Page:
To seal screws, e.g. oil filler screws or oil drain plugs, the o-ring is installed in an angular position. The thread has a 45Â° chamfer at the upper end, into which the o-ring is inserted. Here, too, the fill factor should be 79 – 91%, as in the case of axial installation. The o-ring is then compressed by surface of the screw. The o-ring should be lubricated for this installation method to prevent it from being damaged when the screw is tightened.
Elastomer seals having a trapezoid configuration or a similar cross section are used for valve seats and for the covers and doors of large vacuum chambers, for example, where they are tightly fitted to prevent them from being pulled out when the valve plate lifts or the chamber door is opened. Since enormous surface loads can occur in connection with large chamber dimensions, deformation of the seals is kept within the desired limits by attaching spacers in applications that involve large chamber doors.
Flat seals should be avoided wherever possible in the field of vacuum technology, because it is difficult to achieve the pressure required for the sealing material to fill our all surface unevenness.
Shaft seal rings / cap seals
Radial shaft ring seals or cap seals are used to seal rotating shafts (Figure 6.4). In this connection, care should be taken to assure that only shaft seal rings with a metal ring that is fully coated in rubber are used. While these seals are quite tight in the static state, the fact must be taken into consideration that their leakage rate will be significantly higher when the shaft is in motion. Cap seals are only suitable for slow-running feedthroughs, e.g. for manually rotated feedthroughs.
Metal seals must be used instead of elastomer seals in high-temperature applications (e.g. baking out vacuum chambers), for high radiation loads and wherever very low permeation rates are the priority. Materials that are frequently used for metal seals are copper, aluminum, indium and in some cases silver and gold. Gold, silver and indium are usually used as wire seals; in addition to wire form, aluminum can also used as a profile seal. In the case of all metal seals, care must be taken to ensure that the specific contact forces (up to 6000 N per cm of seal length) are maintained.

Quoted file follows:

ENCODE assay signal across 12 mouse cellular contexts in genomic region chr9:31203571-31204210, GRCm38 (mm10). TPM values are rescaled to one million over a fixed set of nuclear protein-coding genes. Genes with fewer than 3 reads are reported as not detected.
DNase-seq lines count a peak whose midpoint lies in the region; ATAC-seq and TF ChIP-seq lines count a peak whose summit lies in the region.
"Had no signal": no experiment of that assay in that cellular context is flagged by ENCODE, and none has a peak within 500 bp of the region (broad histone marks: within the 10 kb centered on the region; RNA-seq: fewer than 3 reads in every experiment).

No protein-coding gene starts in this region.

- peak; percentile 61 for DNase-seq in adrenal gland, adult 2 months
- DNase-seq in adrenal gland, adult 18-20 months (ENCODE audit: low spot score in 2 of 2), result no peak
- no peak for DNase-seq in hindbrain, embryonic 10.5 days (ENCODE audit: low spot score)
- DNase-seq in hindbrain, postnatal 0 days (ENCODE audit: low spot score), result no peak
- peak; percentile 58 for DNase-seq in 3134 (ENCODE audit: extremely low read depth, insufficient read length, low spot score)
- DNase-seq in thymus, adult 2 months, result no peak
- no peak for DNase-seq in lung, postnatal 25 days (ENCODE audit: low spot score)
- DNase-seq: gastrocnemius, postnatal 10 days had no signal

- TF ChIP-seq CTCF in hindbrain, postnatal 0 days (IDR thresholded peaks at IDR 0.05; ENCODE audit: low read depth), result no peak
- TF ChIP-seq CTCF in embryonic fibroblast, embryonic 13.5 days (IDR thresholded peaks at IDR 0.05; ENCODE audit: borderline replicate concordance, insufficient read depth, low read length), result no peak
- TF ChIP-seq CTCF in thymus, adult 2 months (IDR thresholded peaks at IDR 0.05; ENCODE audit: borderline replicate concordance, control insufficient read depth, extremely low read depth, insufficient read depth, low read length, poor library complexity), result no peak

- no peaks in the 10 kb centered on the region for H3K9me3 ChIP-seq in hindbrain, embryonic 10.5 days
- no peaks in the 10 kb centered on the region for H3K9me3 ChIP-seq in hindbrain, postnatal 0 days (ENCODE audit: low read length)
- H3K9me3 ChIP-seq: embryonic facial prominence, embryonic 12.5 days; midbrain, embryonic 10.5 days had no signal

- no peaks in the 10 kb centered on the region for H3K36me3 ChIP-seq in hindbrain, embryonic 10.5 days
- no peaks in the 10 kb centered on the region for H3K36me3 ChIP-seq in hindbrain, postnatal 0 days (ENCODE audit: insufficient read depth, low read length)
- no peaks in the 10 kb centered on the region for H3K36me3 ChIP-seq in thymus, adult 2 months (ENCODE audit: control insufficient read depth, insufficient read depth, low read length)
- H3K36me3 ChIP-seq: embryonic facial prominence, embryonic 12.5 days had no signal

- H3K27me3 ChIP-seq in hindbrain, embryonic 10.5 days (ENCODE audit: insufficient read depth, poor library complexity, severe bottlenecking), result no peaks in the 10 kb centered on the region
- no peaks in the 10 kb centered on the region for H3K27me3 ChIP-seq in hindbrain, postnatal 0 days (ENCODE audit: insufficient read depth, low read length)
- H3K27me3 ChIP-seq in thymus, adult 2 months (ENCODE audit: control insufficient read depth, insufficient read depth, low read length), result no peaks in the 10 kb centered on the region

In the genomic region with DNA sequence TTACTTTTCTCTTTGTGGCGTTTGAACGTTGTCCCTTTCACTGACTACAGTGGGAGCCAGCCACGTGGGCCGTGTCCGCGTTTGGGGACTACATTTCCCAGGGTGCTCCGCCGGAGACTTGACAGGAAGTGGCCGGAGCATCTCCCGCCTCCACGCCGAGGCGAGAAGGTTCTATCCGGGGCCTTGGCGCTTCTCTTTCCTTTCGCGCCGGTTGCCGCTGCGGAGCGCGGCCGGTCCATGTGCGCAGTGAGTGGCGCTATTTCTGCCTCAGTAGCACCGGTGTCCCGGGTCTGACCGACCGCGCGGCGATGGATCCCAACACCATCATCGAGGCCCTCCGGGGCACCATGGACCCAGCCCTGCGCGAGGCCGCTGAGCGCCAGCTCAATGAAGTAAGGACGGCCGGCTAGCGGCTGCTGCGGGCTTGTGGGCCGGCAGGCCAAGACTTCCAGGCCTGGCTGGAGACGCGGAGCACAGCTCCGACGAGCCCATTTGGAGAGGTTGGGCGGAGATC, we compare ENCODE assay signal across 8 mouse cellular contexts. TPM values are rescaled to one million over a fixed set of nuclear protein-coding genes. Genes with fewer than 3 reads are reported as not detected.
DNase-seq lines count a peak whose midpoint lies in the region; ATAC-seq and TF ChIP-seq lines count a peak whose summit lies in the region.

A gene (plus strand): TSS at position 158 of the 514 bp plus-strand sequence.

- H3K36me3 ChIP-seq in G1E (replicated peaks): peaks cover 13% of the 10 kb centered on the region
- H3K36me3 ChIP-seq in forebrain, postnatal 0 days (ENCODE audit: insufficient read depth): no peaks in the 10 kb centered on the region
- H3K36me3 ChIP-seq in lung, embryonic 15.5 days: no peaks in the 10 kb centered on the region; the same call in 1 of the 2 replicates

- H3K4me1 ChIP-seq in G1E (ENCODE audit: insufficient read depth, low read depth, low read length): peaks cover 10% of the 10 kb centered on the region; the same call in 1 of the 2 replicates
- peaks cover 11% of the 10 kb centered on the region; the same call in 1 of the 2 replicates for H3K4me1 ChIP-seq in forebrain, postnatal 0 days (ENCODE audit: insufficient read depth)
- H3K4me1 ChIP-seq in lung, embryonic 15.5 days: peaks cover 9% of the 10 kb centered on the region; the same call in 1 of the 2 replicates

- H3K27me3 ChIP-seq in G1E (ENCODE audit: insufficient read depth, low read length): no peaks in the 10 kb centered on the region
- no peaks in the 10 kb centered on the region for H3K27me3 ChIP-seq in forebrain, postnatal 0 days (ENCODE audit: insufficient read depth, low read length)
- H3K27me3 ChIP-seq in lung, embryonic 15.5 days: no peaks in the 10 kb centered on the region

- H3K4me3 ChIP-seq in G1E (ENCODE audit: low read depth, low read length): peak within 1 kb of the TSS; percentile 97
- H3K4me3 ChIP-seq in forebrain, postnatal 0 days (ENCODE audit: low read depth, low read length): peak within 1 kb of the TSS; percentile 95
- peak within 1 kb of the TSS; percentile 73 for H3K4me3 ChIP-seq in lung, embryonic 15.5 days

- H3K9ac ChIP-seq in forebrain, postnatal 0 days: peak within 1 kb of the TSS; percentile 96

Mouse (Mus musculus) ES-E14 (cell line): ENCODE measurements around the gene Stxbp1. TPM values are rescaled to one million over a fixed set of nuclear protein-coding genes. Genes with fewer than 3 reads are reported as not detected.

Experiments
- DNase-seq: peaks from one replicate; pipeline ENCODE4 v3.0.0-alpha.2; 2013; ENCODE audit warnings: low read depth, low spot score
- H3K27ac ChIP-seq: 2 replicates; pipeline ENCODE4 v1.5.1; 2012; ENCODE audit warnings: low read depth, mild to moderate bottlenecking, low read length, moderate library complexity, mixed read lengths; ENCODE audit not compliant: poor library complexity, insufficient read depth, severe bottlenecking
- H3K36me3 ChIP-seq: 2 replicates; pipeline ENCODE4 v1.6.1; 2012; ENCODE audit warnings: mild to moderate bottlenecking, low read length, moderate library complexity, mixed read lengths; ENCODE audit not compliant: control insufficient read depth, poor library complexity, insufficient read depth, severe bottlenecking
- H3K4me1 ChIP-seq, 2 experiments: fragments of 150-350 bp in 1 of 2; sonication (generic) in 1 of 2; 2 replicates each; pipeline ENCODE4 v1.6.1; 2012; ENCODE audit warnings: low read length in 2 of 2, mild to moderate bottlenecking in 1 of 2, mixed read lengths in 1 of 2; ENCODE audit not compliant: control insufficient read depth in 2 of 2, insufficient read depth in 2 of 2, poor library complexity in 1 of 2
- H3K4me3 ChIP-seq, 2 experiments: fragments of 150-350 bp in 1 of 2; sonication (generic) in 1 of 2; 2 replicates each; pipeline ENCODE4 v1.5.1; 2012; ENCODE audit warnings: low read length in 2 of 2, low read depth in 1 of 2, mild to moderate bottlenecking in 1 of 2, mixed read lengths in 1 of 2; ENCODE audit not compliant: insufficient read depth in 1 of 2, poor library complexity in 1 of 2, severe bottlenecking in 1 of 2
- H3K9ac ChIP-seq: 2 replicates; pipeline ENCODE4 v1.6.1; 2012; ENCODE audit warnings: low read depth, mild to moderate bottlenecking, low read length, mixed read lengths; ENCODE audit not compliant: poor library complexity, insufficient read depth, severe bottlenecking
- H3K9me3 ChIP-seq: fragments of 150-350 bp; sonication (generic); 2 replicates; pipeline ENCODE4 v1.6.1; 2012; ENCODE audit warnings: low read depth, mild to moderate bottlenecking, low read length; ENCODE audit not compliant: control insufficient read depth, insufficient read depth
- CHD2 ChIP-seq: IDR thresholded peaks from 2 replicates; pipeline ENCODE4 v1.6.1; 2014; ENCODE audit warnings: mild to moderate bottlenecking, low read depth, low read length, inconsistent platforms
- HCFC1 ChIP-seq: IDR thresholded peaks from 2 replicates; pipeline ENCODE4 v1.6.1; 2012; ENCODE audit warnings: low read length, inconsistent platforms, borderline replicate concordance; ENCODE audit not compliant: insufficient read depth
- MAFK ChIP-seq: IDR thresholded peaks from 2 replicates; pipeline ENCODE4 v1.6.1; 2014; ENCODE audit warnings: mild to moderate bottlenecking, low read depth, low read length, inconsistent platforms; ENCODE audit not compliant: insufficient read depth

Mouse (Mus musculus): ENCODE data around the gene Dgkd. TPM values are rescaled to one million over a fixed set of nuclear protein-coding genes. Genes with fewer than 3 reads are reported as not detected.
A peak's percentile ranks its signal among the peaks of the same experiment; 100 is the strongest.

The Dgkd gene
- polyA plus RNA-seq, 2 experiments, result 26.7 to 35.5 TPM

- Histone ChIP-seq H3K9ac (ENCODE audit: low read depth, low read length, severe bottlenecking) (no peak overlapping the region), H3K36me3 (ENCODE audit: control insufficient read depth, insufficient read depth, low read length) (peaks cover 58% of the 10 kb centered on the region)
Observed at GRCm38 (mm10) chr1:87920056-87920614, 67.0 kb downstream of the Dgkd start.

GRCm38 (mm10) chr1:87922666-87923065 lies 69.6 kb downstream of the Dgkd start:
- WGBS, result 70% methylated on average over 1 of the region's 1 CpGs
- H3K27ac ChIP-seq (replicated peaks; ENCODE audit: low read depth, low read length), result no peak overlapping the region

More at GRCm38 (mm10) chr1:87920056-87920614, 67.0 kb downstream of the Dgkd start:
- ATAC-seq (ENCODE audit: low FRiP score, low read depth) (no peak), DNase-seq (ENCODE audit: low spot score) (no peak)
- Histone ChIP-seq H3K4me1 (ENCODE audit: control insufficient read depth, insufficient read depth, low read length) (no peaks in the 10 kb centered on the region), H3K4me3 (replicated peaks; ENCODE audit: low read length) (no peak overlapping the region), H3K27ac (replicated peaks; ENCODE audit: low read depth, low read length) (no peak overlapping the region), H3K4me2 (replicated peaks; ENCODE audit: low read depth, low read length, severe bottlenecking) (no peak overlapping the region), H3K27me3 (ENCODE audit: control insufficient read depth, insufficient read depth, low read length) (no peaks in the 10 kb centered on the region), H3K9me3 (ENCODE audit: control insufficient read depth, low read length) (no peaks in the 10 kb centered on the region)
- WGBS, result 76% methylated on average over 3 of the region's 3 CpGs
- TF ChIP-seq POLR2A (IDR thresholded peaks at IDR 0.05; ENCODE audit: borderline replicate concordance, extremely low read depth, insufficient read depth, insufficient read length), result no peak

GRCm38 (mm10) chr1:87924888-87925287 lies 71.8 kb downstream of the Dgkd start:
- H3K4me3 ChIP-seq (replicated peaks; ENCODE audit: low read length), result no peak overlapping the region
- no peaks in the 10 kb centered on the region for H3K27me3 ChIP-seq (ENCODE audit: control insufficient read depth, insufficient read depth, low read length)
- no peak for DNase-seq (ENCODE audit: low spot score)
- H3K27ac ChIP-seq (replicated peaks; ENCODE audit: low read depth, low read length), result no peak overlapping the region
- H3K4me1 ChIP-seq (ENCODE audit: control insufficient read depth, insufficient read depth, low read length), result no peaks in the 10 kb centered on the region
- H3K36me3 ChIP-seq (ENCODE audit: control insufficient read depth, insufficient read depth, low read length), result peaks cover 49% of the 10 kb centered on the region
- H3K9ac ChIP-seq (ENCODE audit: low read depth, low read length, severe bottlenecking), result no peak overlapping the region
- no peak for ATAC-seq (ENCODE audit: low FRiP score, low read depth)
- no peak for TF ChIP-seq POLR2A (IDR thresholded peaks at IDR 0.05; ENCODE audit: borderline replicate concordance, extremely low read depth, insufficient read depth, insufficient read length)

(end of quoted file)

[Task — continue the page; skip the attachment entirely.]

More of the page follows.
Cut-edge seals made of copper are used for UHV systems. They are placed between CF flanges. Silver-plated copper gaskets are used for temperatures of over 200 °C. In this case, the silver coating serves as a diffusion barrier against atmospheric oxygen to prevent the copper from oxidizing. Metal seals can be used only once. Indium is also employed as a metal seal, where it is placed between smooth flanges in the form of a wire. Although its ease of welding and its malleability are advantages, its low melting point prevents it from being baked out at high temperatures. In addition to temperature resistance, there can be other reasons for using metal is used as a seal material, e.g. resistance to radioactivity.
Greases are still being used as a full-fledged sealing material only in the field of glass technology or as a makeshift solution for slightly damaged seals. In addition to its use as a seal in oil-tight vacuum pumps, oil is being used virtually only as an aid in sealing detachable connections in the low and medium vacuum ranges.